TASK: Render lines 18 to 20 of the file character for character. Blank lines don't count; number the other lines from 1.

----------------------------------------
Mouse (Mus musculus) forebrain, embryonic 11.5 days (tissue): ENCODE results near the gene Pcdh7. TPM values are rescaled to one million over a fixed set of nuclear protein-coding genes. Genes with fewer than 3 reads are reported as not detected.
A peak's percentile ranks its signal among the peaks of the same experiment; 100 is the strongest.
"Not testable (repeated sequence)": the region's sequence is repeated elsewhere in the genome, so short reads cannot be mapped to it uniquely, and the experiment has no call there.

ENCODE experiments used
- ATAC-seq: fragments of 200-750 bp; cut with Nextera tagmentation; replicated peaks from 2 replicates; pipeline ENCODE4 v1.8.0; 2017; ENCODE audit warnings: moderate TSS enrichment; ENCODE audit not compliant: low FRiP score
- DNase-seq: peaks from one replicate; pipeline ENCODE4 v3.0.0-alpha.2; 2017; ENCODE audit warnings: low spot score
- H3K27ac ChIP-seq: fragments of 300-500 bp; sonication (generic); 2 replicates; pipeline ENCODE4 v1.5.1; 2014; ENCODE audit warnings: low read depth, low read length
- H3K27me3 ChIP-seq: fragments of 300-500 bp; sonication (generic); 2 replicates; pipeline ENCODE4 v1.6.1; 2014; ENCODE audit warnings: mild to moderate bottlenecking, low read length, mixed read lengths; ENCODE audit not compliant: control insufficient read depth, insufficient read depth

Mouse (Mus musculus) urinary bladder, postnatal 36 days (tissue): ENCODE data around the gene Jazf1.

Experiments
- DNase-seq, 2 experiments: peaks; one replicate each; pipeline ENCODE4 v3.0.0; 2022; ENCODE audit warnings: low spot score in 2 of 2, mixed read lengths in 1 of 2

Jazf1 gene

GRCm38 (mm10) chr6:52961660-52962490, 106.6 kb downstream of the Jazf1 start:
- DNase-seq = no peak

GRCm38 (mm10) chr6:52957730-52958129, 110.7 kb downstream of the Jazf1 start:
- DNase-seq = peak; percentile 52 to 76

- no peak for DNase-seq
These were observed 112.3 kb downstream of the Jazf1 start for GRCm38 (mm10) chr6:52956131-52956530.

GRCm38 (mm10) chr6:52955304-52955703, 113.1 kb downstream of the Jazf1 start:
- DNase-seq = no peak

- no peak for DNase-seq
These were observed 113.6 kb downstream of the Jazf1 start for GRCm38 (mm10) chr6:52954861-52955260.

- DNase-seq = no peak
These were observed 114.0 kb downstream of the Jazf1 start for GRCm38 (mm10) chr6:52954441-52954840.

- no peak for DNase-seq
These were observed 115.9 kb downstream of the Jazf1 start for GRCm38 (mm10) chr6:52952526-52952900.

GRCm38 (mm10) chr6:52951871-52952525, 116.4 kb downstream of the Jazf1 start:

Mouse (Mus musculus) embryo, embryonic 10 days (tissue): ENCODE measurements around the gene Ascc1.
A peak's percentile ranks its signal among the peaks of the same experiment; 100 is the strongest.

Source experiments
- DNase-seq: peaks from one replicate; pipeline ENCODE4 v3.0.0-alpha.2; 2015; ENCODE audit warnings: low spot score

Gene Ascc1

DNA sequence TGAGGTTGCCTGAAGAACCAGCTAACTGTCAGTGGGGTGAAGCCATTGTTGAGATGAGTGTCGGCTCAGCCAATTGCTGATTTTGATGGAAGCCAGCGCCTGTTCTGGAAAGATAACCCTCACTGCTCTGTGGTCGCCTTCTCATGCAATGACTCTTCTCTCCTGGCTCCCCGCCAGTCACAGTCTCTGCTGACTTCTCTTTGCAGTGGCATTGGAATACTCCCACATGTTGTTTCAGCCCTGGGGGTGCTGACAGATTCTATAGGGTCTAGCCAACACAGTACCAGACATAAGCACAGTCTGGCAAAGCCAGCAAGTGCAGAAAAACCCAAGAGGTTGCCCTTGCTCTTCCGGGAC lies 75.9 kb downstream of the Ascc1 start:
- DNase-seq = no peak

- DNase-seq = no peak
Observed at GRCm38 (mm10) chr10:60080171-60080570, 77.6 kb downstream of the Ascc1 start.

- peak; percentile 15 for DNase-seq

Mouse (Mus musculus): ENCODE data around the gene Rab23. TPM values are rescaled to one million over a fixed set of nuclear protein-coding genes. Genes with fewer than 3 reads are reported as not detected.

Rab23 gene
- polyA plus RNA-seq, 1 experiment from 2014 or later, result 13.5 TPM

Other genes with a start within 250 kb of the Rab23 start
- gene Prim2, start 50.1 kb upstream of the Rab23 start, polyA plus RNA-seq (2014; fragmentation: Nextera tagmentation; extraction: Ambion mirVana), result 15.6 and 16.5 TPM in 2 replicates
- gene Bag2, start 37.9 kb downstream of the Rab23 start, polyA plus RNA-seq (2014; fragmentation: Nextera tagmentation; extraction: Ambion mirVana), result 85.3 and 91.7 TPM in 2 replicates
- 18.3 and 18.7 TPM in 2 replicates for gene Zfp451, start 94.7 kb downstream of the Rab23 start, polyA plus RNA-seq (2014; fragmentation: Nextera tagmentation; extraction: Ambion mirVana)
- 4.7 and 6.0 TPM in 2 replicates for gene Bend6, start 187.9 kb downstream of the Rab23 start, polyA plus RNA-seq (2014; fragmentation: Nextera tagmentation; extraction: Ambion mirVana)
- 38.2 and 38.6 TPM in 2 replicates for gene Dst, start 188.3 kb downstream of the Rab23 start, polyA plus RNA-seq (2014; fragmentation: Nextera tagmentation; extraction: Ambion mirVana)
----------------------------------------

These were observed 112.3 kb downstream of the Jazf1 start for GRCm38 (mm10) chr6:52956131-52956530.

GRCm38 (mm10) chr6:52955304-52955703, 113.1 kb downstream of the Jazf1 start:
- DNase-seq = no peak